Fewer than half of US clinical trials comply with law on reporting results

Man standing at flipboard with graphs and charts on it to show Fewer than half of US clinical trials comply with law on reporting results

Research into reporting of US clinical trial results finds that less than half (41%) are reported promptly onto the US trial registry, and one in three trials remain unreported. This is according to the first comprehensive study of compliance since new US regulations came into effect in January 2017.

The findings, published in The Lancet, indicate that trials with non-industry sponsors (such as universities, hospitals, and governments) are far more likely to breach the rules than trials sponsored by industry – with US Government sponsored trials least likely to post results on time at the world’s largest clinical trial registry, ClinicalTrials.gov.

It has been known for several decades that the results of clinical trials are often not fully reported. To improve public disclosure, and limit selective publishing of results, the US Food and Drug Administration Amendment Act (FDAAA) of 2007 requires sponsors of most US-regulated clinical trials to register and report results on ClinicalTrials.gov within 12 months of primary completion, irrespective of whether the results are positive or negative.

A subsequent ‘Final Rule’ to the Act took effect in January 2017. This introduced clearer reporting requirements including fines of up to US$10,000 a day for non-compliance (now US$12,103 inflation adjusted). National Institute of Health (NIH) leaders said that the Final Rule would result in “rapid increases” in the percentage of trials registered and shared on the US registry.

The authors say that the high rates of non-compliance found in the new study likely reflect the lack of enforcement by regulators, and they call for trial sponsors to be held to account by the FDA.

“Patients and clinicians cannot make informed choices about which treatments work best when trial results are routinely withheld. Clinical trials are not abstract research projects: they are large, expensive, practical evaluations that directly impact on patient care by informing treatment guidelines and evidence reviews.” says Dr Ben Goldacre from Oxford University, UK, who led the research.

He continues: “Sponsors are breaching their legal obligations, but also their ethical obligations to the patients who generously participate in clinical trials. Our study has identified over 2400 trials breaching the rules, but to our knowledge the FDA has never levied a single fine or other enforcement action, despite all the levers available to them. Compliance will only improve when action is taken.”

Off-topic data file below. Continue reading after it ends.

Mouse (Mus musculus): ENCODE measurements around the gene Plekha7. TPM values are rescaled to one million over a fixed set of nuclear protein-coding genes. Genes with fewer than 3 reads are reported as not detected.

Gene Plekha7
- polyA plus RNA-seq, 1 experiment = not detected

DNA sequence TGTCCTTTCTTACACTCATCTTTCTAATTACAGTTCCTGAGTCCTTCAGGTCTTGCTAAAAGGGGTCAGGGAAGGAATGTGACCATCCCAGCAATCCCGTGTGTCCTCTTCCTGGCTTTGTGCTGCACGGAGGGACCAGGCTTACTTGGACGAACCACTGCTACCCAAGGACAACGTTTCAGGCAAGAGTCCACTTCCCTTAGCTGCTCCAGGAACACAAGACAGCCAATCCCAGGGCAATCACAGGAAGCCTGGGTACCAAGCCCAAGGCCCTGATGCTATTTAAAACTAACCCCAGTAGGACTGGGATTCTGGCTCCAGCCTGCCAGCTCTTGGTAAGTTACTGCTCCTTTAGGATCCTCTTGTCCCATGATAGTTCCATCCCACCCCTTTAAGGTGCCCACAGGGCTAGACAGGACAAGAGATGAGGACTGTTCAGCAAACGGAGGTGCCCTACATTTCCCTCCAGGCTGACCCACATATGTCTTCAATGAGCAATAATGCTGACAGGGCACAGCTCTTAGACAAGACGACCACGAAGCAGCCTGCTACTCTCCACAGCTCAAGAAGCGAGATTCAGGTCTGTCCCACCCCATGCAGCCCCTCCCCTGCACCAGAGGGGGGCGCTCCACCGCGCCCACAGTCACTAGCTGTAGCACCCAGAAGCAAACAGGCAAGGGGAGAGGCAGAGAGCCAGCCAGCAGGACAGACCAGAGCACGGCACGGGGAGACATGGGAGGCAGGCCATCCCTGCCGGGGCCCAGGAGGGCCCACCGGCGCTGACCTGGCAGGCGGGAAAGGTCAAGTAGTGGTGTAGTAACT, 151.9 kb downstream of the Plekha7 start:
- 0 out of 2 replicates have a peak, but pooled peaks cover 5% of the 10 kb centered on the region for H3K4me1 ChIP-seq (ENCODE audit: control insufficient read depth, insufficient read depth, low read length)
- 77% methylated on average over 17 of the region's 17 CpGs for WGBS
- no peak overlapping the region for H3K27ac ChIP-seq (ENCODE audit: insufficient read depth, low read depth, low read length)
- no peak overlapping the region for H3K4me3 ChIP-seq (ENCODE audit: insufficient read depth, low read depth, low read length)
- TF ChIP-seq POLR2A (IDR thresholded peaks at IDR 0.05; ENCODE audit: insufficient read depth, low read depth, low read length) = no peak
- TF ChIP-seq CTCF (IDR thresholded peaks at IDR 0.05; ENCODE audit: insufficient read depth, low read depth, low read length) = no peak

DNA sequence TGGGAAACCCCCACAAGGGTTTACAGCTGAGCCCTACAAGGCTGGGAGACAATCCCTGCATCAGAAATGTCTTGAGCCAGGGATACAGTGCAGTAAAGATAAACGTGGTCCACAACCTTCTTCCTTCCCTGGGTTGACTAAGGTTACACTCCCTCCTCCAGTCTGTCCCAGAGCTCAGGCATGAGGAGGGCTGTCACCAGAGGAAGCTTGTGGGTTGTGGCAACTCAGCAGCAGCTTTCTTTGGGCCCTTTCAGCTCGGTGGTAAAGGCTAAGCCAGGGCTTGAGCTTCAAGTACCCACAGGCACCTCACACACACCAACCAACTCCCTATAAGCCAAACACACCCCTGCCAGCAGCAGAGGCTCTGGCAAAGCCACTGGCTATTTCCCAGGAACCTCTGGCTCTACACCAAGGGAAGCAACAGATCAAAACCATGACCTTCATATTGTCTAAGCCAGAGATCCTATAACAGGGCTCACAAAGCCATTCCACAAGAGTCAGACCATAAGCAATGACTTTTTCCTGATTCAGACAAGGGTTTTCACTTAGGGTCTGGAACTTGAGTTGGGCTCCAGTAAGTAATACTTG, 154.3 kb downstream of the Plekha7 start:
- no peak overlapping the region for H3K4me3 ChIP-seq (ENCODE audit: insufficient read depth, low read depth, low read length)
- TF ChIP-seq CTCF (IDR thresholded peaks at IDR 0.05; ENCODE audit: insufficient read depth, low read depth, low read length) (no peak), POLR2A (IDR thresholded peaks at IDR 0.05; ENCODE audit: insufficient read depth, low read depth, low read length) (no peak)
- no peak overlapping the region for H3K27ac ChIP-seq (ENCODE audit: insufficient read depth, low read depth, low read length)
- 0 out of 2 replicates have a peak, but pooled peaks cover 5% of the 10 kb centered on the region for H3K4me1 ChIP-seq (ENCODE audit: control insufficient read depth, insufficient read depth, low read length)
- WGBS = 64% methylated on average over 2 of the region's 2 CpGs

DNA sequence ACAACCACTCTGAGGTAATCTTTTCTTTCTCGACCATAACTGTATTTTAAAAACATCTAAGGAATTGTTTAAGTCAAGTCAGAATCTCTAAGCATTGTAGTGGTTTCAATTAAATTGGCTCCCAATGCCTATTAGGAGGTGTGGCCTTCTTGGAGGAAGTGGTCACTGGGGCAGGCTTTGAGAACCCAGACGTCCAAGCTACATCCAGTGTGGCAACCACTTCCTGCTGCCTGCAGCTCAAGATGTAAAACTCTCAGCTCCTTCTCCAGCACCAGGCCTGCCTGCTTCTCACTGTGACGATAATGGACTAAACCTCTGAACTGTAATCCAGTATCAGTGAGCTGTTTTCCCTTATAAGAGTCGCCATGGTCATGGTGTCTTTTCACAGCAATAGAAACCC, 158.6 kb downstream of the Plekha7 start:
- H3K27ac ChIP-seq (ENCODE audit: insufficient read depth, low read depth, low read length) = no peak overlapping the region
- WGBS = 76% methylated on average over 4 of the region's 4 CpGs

Non-reporting of clinical trial results has been well-documented since the 1980s, especially those trials finding no evidence of effectiveness for the treatment being tested. However, failing to disclose trial results threatens the integrity of the evidence base of all clinical medicine, breaches participants’ trust, and wastes valuable research resources.

The first trials covered by the Final Rule were due to report in January 2018. To investigate the extent of compliance with these new reporting requirements, the researchers examined all 4209 trials registered on ClinicalTrials.gov that were legally required to report results between March 2018 and September 2019. They also assessed trends in compliance, factors associated with compliance, and ranked individual sponsors according to their level of compliance.

Of the completed trials included in the study, around half (52%; 2178) had non-industry sponsors, most involved a drug intervention (71%; 2968), and most were solely conducted in the USA (71%; 3000).

Analyses found that only 41% (1722/4209) of completed clinical trials reported results within the one year legal deadline, whilst 36% (1523/4209) still had not been reported by 16 September 2019. Moreover, progress has stalled – the proportion of compliant trials has remained stable since July 2018. The median delay from completion to submitting results was 424 days – 59 days higher than the legal reporting requirement of one year.

Trials with an industry sponsor were much more likely to comply with the law than those with a non-industry or US Government sponsor (50% vs 34% vs 31% trials submitted in time). Better performance was also seen among sponsors with more experience of running large numbers of trials, when compared with those who have only ever run a very small number of projects (66% vs 21% trials submitted in time). Encouragingly, the authors say, this suggests that “research experience and robust internal governance processes can contribute to improved performance.”

Further analyses estimate that had the law been strictly enforced, over US$4 billion in fines could have been collected up to the end of September 2019.

The authors note that they only examine the availability of results on ClinicalTrials.gov as required by the law, and not the quality of the results or their availability elsewhere.

In September 2018, the UK Commons Select Committee called for clinical trials transparency expressing concern that nearly half of clinical trials fail to publish their results.